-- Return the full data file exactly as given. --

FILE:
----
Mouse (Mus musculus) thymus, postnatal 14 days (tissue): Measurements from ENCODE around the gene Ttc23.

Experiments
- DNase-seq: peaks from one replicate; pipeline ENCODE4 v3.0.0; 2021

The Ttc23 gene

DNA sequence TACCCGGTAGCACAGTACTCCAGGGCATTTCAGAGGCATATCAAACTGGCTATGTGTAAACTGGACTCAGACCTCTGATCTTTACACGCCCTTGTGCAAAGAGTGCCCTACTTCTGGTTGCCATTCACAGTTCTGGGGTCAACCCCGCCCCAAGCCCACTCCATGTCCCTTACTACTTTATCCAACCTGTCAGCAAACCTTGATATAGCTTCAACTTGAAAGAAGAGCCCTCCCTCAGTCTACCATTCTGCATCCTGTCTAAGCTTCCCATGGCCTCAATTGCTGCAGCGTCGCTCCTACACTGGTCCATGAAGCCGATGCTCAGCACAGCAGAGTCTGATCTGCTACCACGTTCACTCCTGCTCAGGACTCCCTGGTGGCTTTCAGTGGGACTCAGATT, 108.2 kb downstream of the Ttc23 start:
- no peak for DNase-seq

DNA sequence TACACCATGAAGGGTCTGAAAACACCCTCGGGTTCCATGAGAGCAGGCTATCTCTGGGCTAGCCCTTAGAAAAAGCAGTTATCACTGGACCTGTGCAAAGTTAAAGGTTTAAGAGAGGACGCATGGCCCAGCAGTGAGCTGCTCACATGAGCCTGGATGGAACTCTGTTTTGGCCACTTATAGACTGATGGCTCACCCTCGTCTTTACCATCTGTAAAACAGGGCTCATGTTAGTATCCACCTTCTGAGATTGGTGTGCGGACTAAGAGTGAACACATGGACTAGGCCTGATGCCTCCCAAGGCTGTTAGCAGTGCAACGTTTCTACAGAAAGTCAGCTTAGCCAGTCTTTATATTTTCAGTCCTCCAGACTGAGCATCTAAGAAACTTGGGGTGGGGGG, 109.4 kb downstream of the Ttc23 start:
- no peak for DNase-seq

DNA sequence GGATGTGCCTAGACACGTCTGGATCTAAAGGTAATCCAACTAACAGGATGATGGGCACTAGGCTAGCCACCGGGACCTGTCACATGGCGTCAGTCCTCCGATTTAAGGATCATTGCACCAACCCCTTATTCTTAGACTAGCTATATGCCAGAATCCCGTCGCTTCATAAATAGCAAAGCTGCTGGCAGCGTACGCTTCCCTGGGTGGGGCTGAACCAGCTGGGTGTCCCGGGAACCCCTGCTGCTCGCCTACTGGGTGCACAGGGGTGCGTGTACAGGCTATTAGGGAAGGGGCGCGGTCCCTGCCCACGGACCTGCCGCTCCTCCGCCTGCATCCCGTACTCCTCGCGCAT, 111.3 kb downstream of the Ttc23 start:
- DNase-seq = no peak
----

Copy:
Mouse (Mus musculus) thymus, postnatal 14 days (tissue): Measurements from ENCODE around the gene Ttc23.

Experiments
- DNase-seq: peaks from one replicate; pipeline ENCODE4 v3.0.0; 2021

The Ttc23 gene

DNA sequence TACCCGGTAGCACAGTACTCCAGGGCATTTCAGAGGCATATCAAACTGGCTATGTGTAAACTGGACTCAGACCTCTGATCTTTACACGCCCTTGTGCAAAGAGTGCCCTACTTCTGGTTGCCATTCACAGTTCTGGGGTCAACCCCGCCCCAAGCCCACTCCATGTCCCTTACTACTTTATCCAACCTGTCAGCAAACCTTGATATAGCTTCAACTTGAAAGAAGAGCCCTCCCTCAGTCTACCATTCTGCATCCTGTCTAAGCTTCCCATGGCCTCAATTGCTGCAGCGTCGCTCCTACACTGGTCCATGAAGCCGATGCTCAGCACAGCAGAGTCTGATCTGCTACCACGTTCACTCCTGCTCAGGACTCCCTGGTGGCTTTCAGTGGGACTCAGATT, 108.2 kb downstream of the Ttc23 start:
- no peak for DNase-seq

DNA sequence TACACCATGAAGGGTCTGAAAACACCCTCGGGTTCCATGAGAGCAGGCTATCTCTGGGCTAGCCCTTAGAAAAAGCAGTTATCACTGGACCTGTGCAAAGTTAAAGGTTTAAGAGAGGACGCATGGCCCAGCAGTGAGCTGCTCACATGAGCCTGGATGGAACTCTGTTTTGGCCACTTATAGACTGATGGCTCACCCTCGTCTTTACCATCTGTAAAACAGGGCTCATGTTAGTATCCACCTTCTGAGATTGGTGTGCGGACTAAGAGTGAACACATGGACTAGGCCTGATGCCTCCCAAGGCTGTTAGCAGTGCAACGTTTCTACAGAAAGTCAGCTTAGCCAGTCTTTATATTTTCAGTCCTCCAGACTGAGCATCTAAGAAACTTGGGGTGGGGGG, 109.4 kb downstream of the Ttc23 start:
- no peak for DNase-seq

DNA sequence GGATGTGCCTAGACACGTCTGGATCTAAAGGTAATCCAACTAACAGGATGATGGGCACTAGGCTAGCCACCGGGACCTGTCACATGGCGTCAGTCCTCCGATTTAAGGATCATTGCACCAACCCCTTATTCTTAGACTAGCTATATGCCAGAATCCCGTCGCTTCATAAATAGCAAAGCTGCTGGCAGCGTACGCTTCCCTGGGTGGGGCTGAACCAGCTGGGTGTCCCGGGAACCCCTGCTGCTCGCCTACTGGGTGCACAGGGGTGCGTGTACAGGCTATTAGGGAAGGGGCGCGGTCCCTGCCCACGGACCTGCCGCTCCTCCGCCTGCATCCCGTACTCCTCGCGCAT, 111.3 kb downstream of the Ttc23 start:
- DNase-seq = no peak